Americans caught entering Canadian waters for tourism face up to six months in jail and/or fines of up to $750,000.
Schumer said U.S. boaters sailing through Canadian waters pose no health risks and that the rules aren’t reciprocal, as U.S. authorities still allow Canadian vessels to pass through U.S. waters.
“That type of uneven enforcement puts U.S. boaters — especially tour companies — at a disadvantage and does nothing to protect Canadians from COVID-19 spread,” the Senate minority leader said.
However, U.S. Customs and Border Protection (CBP) told CBC News that the rules are even because Canadian tour boats actually aren’t allowed to enter U.S. waters.
“Traversing U.S. waters for recreational purposes is deemed non-essential and therefore not authorized due to the current travel restrictions,” CBP spokesperson Mike Niezgoda said in an email.
Confusion over rules
But U.S. tour operators Kay and Thomson said they see two Ontario-based tour boat companies — Gananoque Boat Line and Rockport Boat Line — take Canadian passengers on tours multiple times a day along the U.S. side of the St. Lawrence River.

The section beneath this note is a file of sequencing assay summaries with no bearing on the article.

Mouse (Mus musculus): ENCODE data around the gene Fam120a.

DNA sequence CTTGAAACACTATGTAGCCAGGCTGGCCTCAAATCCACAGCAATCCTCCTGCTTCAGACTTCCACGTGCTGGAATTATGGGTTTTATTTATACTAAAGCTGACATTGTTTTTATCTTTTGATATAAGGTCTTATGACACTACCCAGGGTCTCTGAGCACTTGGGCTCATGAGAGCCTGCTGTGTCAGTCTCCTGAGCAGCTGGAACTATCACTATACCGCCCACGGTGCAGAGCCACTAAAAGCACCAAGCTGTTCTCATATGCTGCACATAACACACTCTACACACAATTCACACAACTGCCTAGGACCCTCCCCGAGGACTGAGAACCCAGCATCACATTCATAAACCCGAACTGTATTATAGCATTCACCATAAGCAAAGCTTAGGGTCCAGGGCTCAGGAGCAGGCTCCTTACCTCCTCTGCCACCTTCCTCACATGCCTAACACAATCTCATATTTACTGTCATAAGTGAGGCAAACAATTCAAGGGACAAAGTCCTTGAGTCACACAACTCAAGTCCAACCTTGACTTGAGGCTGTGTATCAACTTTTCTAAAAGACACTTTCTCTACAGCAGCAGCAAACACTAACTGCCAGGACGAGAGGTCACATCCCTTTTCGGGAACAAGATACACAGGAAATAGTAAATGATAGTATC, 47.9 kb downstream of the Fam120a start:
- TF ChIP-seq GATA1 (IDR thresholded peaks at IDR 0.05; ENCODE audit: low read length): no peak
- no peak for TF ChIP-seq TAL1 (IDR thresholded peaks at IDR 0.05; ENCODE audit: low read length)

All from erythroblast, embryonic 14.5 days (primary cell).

“People on [my] boat see the Canadian boat go by and say, ‘Well why can they come here if we can’t go there?'” Kay said. “We can’t really give an answer.”
Gananoque Boat Line — based in Gananoque, Ont., near Kingston — declined to comment and referred CBC News to Transport Canada.
Transport Canada responded in an email that it “respects the authority of U.S. officials regarding vessels entering their waters.”
Rockport Boat Line, based in Rockport, Ont., confirmed to CBC News that it’s still sailing to the U.S. side of the St. Lawrence and said that it has permission to do so.
Company president Kathleen Allen stated in an email that Rockport’s tour boat is considered a commercial vessel, not a recreational boat, and that U.S. CBP told her the vessel could travel — without stopping — in U.S. waters.